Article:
In the "Ethics in Science" course I regularly teach,students spend a good bit of time honing their ethicaldecision-making skills by writing responses to case studies. (A recent post lays out the basic strategy we take in approaching these cases.)Over the span of the semester, my students' responses to thecases give me pretty good data about the development of theirethical decision-making. From time to time, they also advance claims that make me say,"Hmmm …" Here's one such claim, recently asserted in response to acase in which the protagonist, a scientist serving on a studysection for the NIH (i.e., a committee that ranks the merit ofgrant proposals submitted to the NIH for funding), has to make adecision about how to respond when she detects plagiarism in aproposal: The main purpose of the NIH is to ensure that projects with meritget funded, not to punish scientists for plagiarism. Based on this assertion, the student argued that it wasn'tclear that the study section member had to make an official report to the NIH about the plagiarism. I think the claim is interesting, though I think maybe we would dowell to unpack it a little. |
What, for instance, counts as a project with merit ? Is it enough that the proposed research would, if successful,contribute a new piece of knowledge to our shared body ofscientific knowledge? Does the anticipated knowledge that theresearch would generate need to be important , and if so, according to what metric? (Clearly applicable to apressing problem? Advancing our basic understanding of some part ofour world? Surprising? Resolving an ongoing scientific debate?)Does the proposal need to convey evidence that the proposers have agood chance at being successful in conducting the research (becausethey have the scientific skills, the institutional resources,etc.)? Does plagiarism count as evidence against merit here? Perhaps we answer this question differently if we think what shouldbe evaluated is the proposal rather than the proposer. Maybe theproposed research is well-designed, likely to work, and likely tomake an important contribution to knowledge in the field —even if the proposer is judged lacking in scholarly integrity(because she seems not to know how properly to cite the words orideas of others, or not to care to do so if she knows how). But, one of the expectations of federal funders like the NIH isthat scientists whose research is funded will write up the resultsand share them in the scientific literature. Among other things,this means that one of the scientific skills that a proposer willneed to see a project through to completion (including publishingthe results) successfully is the ability to write without running afoul of basic standards ofhonest scholarship . A paper which communicates important results while alsocommitting plagiarism will not bring glory to the NIH for fundingthe researcher.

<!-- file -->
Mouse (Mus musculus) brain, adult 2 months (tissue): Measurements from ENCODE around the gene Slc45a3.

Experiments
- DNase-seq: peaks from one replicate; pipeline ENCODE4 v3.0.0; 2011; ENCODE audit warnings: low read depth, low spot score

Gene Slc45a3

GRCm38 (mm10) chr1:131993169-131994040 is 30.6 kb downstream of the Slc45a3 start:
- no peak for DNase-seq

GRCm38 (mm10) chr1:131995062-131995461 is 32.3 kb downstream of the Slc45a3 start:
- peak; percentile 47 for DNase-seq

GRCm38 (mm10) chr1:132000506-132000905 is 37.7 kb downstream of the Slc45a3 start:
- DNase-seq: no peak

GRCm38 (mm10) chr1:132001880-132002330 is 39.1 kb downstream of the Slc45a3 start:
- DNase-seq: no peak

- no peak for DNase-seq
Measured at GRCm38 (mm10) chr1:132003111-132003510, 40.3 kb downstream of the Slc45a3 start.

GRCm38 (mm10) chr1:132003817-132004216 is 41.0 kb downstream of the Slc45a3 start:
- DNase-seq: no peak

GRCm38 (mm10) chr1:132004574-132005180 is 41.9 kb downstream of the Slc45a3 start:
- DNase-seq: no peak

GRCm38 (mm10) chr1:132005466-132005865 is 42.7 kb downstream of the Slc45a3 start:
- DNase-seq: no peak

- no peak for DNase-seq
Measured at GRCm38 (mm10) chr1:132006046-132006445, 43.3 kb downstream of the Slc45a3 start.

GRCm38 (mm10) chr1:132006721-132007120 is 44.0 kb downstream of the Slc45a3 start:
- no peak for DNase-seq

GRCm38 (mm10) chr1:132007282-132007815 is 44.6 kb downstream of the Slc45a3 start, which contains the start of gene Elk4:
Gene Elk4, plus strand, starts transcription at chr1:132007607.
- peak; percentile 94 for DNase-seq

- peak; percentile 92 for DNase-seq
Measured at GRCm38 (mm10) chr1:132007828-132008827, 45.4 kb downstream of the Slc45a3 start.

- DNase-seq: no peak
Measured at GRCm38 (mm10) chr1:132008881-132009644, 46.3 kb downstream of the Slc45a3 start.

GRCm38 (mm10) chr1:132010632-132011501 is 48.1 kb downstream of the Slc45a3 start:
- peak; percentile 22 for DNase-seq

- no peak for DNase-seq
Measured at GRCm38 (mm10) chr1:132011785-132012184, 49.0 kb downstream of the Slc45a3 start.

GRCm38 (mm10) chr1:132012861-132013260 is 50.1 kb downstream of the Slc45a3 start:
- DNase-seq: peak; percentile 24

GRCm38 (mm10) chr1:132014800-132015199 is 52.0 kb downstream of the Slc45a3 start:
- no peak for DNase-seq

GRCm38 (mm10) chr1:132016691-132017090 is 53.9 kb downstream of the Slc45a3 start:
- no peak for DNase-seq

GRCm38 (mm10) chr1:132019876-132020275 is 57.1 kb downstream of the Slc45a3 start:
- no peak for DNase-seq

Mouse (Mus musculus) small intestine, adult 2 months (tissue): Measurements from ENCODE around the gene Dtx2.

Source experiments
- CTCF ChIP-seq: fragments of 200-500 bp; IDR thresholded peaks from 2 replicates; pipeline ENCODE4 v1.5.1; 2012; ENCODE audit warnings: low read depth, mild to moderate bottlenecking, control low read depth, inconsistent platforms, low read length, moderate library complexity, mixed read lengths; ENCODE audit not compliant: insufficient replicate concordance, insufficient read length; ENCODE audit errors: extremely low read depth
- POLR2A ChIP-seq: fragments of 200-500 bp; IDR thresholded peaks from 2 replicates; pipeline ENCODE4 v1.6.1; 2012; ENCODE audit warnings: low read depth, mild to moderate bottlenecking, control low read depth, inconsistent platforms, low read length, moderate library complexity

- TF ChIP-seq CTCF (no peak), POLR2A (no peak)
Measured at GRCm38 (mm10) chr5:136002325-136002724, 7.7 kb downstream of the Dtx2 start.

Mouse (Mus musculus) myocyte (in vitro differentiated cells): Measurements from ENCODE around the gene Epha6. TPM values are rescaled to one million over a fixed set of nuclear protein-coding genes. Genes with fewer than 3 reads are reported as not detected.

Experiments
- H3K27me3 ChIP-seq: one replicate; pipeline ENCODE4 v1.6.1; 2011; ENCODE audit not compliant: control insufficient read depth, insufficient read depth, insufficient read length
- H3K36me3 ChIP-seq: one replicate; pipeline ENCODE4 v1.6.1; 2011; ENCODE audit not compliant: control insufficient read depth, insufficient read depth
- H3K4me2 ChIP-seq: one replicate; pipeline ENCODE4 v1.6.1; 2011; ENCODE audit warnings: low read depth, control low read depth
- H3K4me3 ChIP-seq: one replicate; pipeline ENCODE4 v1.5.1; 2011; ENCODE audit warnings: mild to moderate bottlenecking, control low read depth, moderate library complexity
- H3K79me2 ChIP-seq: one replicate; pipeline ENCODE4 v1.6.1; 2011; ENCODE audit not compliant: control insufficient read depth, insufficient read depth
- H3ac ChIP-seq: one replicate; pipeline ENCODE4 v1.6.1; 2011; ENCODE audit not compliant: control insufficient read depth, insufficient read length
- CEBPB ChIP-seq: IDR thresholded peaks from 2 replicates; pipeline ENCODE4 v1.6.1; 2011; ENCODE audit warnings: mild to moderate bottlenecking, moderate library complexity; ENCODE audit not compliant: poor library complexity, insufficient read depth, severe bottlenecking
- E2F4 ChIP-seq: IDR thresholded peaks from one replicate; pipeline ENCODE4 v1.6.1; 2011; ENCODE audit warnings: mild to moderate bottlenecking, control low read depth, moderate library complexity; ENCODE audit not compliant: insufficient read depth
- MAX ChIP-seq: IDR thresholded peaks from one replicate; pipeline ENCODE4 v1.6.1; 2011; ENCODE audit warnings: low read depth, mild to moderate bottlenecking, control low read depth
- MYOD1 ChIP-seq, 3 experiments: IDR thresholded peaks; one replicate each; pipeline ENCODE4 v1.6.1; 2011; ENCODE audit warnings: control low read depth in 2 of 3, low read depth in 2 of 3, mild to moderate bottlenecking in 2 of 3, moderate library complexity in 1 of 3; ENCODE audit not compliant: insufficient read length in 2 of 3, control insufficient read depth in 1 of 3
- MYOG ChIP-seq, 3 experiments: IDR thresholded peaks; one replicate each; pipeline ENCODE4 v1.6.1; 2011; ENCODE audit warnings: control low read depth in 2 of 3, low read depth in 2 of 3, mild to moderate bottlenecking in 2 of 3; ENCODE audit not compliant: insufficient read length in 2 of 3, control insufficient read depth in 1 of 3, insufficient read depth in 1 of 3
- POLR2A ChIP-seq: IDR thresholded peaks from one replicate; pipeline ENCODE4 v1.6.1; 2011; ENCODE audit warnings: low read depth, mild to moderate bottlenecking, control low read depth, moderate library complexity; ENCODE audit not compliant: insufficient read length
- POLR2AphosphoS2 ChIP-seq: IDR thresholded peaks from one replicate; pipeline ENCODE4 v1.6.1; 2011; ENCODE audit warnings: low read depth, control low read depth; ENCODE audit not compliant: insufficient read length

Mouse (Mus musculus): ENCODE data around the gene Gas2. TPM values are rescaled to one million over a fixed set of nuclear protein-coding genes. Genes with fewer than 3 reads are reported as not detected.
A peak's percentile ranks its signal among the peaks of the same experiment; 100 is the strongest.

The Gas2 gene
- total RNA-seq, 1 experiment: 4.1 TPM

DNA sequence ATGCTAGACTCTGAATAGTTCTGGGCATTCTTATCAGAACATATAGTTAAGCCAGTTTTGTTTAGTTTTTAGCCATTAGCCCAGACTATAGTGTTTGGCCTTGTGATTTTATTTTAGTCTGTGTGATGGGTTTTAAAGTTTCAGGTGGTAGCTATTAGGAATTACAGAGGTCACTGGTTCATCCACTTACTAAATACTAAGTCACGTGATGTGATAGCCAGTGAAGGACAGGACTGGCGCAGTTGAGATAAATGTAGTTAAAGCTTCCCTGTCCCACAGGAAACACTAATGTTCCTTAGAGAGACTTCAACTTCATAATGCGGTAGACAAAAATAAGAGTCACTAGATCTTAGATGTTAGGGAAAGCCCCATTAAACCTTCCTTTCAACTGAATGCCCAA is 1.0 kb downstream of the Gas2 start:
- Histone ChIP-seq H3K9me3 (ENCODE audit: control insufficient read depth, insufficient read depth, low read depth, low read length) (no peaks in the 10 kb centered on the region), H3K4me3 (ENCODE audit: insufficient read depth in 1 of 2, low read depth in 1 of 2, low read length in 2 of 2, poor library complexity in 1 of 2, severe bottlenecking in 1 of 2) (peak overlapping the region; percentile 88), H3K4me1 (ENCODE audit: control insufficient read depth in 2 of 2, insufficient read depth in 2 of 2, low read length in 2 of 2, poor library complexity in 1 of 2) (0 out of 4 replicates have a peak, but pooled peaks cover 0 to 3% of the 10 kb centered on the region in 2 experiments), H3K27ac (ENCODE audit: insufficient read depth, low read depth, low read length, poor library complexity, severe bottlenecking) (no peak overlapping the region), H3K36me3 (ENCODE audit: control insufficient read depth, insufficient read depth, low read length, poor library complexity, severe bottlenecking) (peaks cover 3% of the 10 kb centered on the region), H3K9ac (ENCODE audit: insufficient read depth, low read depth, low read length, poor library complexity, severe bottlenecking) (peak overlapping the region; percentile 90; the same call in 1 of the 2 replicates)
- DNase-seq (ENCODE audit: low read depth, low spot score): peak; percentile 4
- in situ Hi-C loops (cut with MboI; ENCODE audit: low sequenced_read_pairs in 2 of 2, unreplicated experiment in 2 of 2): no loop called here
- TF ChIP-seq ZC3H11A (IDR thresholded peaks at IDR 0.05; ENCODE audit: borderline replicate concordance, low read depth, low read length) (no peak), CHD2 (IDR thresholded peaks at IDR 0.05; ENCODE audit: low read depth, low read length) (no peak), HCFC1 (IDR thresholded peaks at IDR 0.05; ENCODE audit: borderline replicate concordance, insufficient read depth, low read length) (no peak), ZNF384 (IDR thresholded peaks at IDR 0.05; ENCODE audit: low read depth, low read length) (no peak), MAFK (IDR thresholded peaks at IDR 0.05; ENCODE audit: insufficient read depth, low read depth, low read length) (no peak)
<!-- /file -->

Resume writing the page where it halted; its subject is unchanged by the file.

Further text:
More broadly, the fact that something (like detecting or punishingplagiarism) is not a primary goal does not mean it is not a goalthat might support the primary goal. To the extent that certainkinds of behavior in proposing research might mark a scientist as abad risk to carry out research responsibly, it strikes me asentirely appropriate for funding agencies to flag those behaviorswhen they see them — and also to share that information withother funding agencies. As well, to the extent that an agency like the NIH might punish ascientist for plagiarism, the kind of punishment it imposes isgenerally barring that scientist from eligibility for funding for afinite number of years. In other words, the punishment amounts to"You don't get our money, and you don't get toask us for money again for the next N years." To me, this punishment doesn't look likeit's disproportional, and it doesn't look like imposingit on a plagiarist grant proposer diverges wildly from the maingoal of ensuring that projects with merit get funded.
But, as always, I'm interested in what you all think aboutit.
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